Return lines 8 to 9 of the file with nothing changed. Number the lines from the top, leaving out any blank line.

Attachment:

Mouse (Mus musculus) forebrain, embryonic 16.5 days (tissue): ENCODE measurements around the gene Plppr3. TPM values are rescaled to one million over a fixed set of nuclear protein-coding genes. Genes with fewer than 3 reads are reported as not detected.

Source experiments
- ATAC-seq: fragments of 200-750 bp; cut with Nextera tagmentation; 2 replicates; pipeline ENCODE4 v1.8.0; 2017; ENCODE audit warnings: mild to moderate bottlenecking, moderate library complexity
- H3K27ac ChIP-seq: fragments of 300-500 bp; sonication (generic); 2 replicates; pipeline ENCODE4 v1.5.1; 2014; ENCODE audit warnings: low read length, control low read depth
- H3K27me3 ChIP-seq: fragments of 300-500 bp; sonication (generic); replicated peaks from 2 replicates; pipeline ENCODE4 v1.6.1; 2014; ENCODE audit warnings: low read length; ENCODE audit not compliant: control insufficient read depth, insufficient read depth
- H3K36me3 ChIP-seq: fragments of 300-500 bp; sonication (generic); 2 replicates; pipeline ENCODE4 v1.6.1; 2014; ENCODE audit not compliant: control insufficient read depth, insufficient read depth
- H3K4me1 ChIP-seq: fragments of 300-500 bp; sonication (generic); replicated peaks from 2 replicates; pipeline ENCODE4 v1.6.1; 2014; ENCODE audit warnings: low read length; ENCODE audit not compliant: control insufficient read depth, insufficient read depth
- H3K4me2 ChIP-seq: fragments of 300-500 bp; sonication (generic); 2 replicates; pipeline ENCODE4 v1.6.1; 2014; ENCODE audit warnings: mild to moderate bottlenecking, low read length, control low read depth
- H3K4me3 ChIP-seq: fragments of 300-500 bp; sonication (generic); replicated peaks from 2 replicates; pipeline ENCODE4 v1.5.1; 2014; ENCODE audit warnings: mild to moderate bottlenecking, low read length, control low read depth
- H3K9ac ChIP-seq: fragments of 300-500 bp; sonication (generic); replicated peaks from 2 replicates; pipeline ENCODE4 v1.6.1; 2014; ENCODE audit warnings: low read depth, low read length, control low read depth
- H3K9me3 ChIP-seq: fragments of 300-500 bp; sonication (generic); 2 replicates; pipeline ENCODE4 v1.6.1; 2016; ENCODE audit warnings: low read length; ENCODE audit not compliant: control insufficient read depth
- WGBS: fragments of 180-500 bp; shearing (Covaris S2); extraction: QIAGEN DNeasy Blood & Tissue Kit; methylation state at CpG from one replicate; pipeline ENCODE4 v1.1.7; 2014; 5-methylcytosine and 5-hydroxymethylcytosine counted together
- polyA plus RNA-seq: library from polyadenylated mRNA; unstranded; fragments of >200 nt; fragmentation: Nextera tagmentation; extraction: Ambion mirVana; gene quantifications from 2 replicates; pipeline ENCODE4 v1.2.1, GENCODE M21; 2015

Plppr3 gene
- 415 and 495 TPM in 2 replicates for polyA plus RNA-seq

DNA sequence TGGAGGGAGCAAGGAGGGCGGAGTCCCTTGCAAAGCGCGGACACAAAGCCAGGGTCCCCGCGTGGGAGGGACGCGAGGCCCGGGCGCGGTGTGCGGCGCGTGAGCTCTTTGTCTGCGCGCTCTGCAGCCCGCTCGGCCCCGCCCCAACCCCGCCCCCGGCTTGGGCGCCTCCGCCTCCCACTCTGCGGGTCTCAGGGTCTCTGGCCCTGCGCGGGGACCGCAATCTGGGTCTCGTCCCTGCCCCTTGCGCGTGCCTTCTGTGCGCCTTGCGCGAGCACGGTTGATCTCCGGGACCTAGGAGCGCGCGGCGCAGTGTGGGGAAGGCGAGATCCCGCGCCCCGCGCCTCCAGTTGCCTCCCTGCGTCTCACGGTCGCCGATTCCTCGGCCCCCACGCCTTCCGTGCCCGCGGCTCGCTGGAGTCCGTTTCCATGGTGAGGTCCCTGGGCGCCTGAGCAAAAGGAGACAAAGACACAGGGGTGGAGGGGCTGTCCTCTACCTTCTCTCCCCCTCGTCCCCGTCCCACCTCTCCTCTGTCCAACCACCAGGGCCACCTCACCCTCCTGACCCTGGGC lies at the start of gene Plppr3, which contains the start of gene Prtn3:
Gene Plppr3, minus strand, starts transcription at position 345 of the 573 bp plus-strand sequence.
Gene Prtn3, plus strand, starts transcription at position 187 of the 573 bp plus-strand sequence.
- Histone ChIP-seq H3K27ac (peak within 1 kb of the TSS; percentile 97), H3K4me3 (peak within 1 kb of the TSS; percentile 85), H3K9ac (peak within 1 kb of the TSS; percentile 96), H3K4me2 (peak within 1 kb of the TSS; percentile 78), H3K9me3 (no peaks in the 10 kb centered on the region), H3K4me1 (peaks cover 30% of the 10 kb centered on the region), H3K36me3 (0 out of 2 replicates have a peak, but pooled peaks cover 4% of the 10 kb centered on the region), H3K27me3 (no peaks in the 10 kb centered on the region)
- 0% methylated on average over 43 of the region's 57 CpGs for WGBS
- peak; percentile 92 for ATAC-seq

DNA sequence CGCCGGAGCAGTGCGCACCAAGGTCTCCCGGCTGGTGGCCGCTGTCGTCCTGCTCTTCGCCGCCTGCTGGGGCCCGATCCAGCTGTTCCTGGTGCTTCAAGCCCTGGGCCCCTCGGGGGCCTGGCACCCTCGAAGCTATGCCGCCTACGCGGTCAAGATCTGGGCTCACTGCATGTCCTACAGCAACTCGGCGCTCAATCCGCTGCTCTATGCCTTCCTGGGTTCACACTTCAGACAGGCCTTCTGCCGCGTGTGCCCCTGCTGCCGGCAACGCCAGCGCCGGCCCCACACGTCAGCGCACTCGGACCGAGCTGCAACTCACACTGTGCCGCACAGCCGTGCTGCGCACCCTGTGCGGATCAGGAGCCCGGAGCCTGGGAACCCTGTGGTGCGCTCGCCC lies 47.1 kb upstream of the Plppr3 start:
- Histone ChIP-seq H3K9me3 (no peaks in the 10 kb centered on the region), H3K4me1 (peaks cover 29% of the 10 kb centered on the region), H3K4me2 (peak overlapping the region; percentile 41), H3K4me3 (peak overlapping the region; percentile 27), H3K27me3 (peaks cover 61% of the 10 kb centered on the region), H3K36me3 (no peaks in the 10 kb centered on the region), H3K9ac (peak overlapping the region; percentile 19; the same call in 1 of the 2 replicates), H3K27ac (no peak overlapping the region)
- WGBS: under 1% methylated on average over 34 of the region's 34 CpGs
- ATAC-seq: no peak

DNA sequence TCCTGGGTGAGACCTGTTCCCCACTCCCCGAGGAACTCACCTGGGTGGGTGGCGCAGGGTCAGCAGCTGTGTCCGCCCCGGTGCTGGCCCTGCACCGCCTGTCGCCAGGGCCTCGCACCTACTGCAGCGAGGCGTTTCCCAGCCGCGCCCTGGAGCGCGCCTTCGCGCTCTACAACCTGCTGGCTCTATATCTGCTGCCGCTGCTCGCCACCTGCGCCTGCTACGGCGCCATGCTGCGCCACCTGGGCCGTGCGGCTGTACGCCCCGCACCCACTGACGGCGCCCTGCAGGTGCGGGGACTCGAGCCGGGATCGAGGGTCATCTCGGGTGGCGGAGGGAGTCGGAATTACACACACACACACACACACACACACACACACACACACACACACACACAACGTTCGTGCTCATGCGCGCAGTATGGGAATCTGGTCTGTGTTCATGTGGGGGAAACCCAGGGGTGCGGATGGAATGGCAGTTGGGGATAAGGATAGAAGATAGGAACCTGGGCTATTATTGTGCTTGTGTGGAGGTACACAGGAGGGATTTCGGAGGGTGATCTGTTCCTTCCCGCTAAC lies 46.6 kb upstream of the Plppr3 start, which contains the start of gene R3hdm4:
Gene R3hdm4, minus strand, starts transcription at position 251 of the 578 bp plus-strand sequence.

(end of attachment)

- H3K4me2 ChIP-seq: fragments of 300-500 bp; sonication (generic); 2 replicates; pipeline ENCODE4 v1.6.1; 2014; ENCODE audit warnings: mild to moderate bottlenecking, low read length, control low read depth
- H3K4me3 ChIP-seq: fragments of 300-500 bp; sonication (generic); replicated peaks from 2 replicates; pipeline ENCODE4 v1.5.1; 2014; ENCODE audit warnings: mild to moderate bottlenecking, low read length, control low read depth